Great white shark population is healthy and growing, new census shows
A new census study shows there are more than 2,400 white sharks off California and suggests that existing protective measures should be maintained because they are increasing the size and health of the population.
The study by a 10-member team led by George H. Burgess, director of the Florida Program for Shark Research, bolsters a recent National Oceanic and Atmospheric Administration determination that the eastern Pacific Ocean population of great white sharks does not warrant listing under the Endangered Species Act.
“That we found these sharks are doing OK, better than OK, is a real positive in light of the fact that other shark populations are not necessarily doing as well,” Burgess said. “We hope others can take our results and use them as a positive starting point for additional investigation.”
The team, like NOAA, began researching the status of the great white shark population in 2013, after the environmental groups Oceana, Shark Stewards and the Center for Biological Diversity filed a petition calling for endangered species protection.
The environmental groups were reacting to the first census of great whites ever attempted. Conducted by UC Davis and Stanford University researchers, and published in the journal Biology Letters in 2011, the census estimated that only 219 adult and sub-adult great whites lived off the Central California coast, and perhaps double that many were in the entire northeastern Pacific Ocean, including Southern California.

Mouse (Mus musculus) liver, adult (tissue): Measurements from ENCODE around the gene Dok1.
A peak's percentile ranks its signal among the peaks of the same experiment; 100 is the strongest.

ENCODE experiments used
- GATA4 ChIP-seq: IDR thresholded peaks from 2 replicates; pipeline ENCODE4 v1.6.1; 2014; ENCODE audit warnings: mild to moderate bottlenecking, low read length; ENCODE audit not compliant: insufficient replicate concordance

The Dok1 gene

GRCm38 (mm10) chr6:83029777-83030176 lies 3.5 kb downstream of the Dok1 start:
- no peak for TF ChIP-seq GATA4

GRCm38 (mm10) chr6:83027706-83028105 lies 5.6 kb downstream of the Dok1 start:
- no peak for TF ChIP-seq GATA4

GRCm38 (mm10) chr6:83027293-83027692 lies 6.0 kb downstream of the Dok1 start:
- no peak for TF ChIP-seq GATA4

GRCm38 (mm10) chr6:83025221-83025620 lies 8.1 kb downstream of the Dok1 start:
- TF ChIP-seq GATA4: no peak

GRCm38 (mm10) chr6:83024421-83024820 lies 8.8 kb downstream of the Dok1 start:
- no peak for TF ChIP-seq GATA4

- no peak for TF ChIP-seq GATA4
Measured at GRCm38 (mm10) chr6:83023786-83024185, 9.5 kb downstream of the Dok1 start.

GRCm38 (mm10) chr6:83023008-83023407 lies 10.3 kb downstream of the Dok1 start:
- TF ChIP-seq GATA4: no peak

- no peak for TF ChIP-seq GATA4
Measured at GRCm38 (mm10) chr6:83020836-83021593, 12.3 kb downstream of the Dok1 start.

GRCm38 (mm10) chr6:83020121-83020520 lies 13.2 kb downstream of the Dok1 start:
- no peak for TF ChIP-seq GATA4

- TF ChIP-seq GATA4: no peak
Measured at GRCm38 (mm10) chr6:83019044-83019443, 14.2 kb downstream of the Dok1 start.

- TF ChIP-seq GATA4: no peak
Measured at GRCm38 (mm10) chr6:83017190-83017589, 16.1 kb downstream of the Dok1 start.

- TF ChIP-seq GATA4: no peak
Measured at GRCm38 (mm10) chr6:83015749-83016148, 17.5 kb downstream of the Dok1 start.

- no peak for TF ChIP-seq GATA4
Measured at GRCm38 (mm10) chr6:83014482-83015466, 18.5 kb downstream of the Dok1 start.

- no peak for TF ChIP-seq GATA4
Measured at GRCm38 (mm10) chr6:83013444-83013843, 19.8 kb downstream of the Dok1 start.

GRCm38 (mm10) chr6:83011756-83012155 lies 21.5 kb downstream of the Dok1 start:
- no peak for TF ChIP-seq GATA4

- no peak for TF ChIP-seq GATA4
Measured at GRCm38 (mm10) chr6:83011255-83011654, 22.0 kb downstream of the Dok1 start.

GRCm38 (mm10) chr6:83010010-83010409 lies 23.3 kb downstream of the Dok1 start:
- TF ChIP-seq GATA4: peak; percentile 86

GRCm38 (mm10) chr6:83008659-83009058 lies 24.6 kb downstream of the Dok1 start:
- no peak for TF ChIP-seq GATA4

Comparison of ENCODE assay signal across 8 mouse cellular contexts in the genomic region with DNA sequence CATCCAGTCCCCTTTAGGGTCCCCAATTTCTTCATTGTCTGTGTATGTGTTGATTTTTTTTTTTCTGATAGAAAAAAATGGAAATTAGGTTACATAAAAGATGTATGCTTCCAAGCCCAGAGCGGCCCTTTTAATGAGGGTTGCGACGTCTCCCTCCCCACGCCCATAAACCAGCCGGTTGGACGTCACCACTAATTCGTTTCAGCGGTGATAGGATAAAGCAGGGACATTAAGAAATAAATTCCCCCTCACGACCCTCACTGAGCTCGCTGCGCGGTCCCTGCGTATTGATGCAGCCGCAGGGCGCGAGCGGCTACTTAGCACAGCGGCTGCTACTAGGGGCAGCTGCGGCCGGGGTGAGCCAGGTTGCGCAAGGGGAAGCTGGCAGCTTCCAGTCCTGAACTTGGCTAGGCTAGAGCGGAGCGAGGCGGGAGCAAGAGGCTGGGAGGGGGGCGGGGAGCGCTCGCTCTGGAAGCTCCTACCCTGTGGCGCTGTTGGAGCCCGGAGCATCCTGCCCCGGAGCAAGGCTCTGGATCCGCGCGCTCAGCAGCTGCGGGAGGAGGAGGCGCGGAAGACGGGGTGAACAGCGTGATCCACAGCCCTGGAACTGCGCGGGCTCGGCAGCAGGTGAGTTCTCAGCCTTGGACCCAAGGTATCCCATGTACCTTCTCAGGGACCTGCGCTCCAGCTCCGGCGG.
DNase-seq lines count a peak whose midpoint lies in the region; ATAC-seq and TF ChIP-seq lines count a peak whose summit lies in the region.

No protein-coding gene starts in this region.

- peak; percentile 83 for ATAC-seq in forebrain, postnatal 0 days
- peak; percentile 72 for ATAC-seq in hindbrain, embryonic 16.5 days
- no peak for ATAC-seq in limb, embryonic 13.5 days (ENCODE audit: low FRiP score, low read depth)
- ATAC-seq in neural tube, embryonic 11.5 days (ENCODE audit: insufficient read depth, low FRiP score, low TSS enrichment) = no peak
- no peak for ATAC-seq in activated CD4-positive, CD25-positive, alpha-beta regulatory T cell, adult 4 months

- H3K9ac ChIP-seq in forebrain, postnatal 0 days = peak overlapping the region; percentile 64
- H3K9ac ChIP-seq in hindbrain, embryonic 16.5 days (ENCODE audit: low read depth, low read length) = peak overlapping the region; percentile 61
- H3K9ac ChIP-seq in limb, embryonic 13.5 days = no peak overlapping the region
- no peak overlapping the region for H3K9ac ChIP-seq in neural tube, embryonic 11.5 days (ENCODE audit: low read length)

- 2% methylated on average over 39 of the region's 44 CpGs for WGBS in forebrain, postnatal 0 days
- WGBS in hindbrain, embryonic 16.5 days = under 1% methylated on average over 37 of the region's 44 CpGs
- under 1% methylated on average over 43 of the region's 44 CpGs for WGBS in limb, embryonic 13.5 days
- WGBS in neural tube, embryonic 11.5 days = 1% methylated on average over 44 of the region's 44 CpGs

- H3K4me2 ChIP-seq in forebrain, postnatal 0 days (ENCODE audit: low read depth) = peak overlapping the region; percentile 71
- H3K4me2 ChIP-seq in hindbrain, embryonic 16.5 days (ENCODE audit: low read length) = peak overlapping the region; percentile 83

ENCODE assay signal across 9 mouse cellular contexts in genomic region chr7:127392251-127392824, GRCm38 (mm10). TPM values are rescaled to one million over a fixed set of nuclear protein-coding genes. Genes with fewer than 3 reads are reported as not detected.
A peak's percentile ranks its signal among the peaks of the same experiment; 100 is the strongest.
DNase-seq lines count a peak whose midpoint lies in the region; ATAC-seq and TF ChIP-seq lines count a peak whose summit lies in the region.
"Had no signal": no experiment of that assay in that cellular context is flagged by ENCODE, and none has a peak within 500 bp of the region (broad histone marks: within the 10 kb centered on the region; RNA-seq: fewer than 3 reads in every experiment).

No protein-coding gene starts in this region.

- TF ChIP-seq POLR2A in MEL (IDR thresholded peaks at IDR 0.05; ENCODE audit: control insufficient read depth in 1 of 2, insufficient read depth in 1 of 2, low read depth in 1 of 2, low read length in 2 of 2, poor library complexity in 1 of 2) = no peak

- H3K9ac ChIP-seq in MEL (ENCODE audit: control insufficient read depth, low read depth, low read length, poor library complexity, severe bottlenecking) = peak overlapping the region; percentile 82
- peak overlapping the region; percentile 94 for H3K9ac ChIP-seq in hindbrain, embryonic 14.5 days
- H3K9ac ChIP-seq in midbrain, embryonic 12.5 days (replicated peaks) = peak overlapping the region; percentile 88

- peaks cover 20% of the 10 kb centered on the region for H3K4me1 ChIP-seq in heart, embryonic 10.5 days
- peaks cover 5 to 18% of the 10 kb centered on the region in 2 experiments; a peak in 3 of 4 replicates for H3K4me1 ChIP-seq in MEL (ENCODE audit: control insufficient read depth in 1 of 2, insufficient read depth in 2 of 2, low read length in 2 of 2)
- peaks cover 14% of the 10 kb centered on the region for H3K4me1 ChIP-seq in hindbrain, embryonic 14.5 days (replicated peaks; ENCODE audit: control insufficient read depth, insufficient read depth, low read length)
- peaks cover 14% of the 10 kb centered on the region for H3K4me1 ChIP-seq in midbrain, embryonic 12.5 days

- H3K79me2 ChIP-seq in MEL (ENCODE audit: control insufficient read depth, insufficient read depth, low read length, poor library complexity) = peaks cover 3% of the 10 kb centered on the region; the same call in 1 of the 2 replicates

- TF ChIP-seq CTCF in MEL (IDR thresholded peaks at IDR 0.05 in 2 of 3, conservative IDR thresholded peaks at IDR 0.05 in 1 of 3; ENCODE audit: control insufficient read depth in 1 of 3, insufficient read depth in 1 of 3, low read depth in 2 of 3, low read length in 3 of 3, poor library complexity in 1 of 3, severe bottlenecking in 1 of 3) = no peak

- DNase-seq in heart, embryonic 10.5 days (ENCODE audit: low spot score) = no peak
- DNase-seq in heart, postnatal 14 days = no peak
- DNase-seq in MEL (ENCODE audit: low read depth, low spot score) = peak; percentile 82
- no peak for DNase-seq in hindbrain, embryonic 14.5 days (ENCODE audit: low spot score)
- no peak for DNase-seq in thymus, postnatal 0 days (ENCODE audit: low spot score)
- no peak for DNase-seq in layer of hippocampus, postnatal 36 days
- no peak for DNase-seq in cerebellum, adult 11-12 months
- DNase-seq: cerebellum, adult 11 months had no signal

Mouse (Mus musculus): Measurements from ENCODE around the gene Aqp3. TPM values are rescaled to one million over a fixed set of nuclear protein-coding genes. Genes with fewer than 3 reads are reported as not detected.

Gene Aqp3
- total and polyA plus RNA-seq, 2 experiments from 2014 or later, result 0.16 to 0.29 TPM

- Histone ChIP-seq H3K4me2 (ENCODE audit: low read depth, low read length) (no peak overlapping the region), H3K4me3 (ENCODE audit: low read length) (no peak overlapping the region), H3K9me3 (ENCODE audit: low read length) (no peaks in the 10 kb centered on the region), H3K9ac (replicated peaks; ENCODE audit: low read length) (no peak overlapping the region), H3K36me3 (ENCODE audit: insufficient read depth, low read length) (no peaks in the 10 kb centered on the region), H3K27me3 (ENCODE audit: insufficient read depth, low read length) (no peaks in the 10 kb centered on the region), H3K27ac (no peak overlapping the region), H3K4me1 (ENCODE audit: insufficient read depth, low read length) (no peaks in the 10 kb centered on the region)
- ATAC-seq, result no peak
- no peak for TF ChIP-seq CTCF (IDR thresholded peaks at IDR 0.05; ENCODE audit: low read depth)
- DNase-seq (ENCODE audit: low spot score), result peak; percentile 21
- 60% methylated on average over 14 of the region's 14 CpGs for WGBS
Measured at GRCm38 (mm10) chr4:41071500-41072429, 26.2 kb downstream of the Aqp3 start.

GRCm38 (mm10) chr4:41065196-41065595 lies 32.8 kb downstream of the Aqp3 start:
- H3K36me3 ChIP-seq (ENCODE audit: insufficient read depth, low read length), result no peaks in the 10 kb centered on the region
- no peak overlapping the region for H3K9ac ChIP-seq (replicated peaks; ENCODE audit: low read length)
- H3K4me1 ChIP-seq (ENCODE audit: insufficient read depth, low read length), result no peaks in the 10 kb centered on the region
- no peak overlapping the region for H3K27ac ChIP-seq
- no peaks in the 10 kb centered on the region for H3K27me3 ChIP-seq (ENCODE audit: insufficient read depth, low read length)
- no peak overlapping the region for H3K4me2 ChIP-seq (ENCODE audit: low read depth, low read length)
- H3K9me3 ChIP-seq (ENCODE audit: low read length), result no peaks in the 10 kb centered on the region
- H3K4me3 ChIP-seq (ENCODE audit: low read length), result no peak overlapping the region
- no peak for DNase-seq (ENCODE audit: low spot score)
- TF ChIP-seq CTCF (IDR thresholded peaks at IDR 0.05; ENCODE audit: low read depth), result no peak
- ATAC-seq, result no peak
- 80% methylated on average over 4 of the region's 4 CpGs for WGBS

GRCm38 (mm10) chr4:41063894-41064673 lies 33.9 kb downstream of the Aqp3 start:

The great white shark, which can reach 21 feet, weigh 3 1/2 tons and hunts waters shared by surfers, scuba divers and swimmers, feeds at the top of the food chain and the status of their population can have cascading effects on species from sea lions to anchovies.
The surprisingly low estimate prompted environmentalists to launch fundraising campaigns to “save the great white shark from extinction,” and file the petitions that made Carcharodon carcharias the first candidate for listing as an endangered species in California ocean waters.
The UC Davis/Stanford University census also drew sneers from shark experts who claimed it was based on faulty assumptions. The actual white shark population, critics said, was likely 10 times larger -- a result of state and federal laws curbing pollution, banning near-shore gill netting, protecting sharks and halting the slaughter of marine mammals they prey on.
Caught in the middle were state and federal wildlife authorities who accepted the petitions for consideration because the census study was, at the time, the only available science on the subject that had been published in an internationally recognized scientific journal.
Earlier this year, the National Marine Fisheries Service and the California Department of Fish and Wildlife both determined that listing was not warranted.
“In this case, the environmental groups were too quick on the draw,” Burgess said in an interview. “Their hearts were in the right place, but their petitions cost taxpayers a heck of a lot of money and diverted resources away from species genuinely at risk.”
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